MacAllan: Generation

      -Speculator. Headline, UK, 1993. Setting: Far East.
      -Succession. Headline, UK, 1989.
      -Traders. Headline, UK, 1994.

   Best wishes for health and happiness in the upcoming New Year! This first post for 2008 originally contained the entries for only two authors from Part 22 of the online Addenda, but it soon became apparent that a reference to one additional writer was going to be needed. Then the entry for Mrs. Rinehart was combined with a previous one appearing in Part 3, which is where you will find the expanded entries for both her and for Stephen Vincent Benét.

BENÉT, STEPHEN VINCENT. 1898-1943. American poet, novelist and short story writer. To the two story collections previously cited in the (Revised) Crime Fiction IV, add the title indicated with an asterisk (*) below.
      (*) _The Bat: A Novel of the Play [by Mary Roberts Rinehart & Avery Hopwood]. Benét was the anonymous ghost-author of this title. See the entry for Mary Roberts Rinehart for more information.
      Tales Before Midnight. Farrar & Rinehart, hc, 1939. William Heinemann, UK, hc, 1940. Short story collection, some of them criminous.
      Thirteen O’Clock. Farrar & Rinehart, hc, 1937. William Heinemann, UK, hc, 1938. Short story collection, some of them criminous.

PROWSE, PHILIP. Since 1993 a full-time writer and freelance trainer, directing teachers courses overseas and in Cambridge where he now lives. All titles below intended for adults learning to read; add the ones indicated by an asterisk (*). Add series character: private eye Lenny Samuel, who has also appeared in several similar books published after 2000. This is now the author’s complete entry in the (Revised) Crime Fiction IV.
      * Bristol Murder. Heinemann, UK, 1973, 80pp. Setting: Bristol. [A runaway boy’s uncle has been found dead.]
      Double Cross. Cambridge University Press, UK, pb, 1999, 64pp. [A politician survives an attempted assassination in Stockholm; secret agent Monika Lundgren is instructed to find the people responsible.]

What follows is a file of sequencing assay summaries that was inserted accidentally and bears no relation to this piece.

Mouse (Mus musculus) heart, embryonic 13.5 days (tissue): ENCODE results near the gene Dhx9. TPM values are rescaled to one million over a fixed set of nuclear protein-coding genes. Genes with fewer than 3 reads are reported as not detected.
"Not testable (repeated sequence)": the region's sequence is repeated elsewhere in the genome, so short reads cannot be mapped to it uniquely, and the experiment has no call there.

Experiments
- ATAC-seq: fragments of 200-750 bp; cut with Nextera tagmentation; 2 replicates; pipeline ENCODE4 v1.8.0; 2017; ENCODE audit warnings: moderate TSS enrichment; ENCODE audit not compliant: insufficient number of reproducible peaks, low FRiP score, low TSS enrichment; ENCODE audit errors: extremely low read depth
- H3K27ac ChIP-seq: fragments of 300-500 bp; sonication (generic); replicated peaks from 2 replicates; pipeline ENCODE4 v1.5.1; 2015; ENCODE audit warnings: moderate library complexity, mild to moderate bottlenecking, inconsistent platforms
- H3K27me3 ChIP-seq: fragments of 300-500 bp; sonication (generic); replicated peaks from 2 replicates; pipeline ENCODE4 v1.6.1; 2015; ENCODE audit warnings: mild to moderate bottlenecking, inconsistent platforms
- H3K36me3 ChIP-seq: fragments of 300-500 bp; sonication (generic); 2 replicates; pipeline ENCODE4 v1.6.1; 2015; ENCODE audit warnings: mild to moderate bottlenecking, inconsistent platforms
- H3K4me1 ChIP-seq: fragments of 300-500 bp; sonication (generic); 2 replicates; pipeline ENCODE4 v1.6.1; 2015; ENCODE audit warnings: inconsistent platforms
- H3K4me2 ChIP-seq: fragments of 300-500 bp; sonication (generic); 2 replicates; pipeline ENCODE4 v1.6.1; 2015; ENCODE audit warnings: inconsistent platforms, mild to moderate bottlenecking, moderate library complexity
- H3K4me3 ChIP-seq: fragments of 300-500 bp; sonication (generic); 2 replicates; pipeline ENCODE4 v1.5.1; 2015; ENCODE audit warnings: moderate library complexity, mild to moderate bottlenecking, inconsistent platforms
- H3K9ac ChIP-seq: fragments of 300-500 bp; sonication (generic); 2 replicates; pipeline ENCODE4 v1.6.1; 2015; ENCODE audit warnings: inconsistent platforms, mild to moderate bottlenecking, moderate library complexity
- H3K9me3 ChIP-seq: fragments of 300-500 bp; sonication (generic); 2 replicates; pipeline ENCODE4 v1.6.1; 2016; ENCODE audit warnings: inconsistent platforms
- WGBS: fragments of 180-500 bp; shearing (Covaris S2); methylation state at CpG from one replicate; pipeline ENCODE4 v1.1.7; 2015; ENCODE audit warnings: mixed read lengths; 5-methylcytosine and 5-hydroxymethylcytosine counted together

L.A. Detective. Heinemann, UK, pb, 1993, 16pp. (LS) Add setting: Los Angeles. [Lenny has to make the ransom exchange for a businessman’s kidnapped daughter.]

Prowse: LA Detective

      * The Woman Who Disappeared. Heinemann, pb, 1975, 64pp. (LS) Setting: Los Angeles. [A beautiful blonde woman hires Lenny Samuel to find her missing sister.]

RINEHART, MARY ROBERTS. 1876-1958. Famed author of many mystery novels and short stories written between 1906 and 1953. Links are provided to online etexts of some of the following titles.
      -The Amazing Adventures of Letitia Carberry. Bobbs-Merrill, hc, 1911. Hodder & Stoughton, UK, hc, 1919. SC: Letitia (Tish) Carberry]. Collection of three stories. Add the dash to indicate only marginal crime content. Says Michael Grost of the Tish stories: “comic tale[s] … most of [them] are not constructed as mysteries.”

Rinehart: Tish

      The Bat [with Avery Hopwood, 1884-1928]. New York & London: French, pb, 1932. Published edition of the play based on Rinehart’s novel The Circular Staircase. The play ran for 867 performances between August 23, 1920 and September 1922. Add: TV movie [series episode/Dow Hour of Great Mysteries]: NBC, 1960 (scw: Walter T. Kerr; dir: Paul Nickell). [Note: Although this filmed version is not mentioned, many other adaptations of the book as a play and on film are discussed here on the Mystery*File blog.]
      The Bat: A Novel From the Play [with Avery Hopwood, 1884-1928]. George H. Doran, hc, 1926. Add: Cassell & Co., UK, hc, 1926. Novelization of the play, anonymously written by poet Stephen Vincent Benét, 1898-1943, q.v. The play was based on Rinehart’s novel The Circular Staircase. Also published as: The Bat Whispers (Grosset, 1926). Also note: Most later paperback editions do not mention either Hopwood or Benét as authors; credit is given to Rinehart alone.

Rinehart: The Bat

      _The Bat Whispers. Grosset & Dunlap, hc, 1926. A Photoplay edition. See The Bat: A Novel from the Play.
      The Circular Staircase. Bobbs-Merrill, hc, 1908. Cassell, UK, hc, 1909. The basis for the play The Bat, with Avery Hopwood (French, 1932).
      -Two Flights Up. Doubleday Doran & Co., hc, 1928. Hodder & Stougton, UK, hc, 1928. Add the dash to indicate only marginal crime content.
      –Where There’s a Will. Bobbs-Merrill, hc, 1912. Add the dash to indicate only marginal crime content.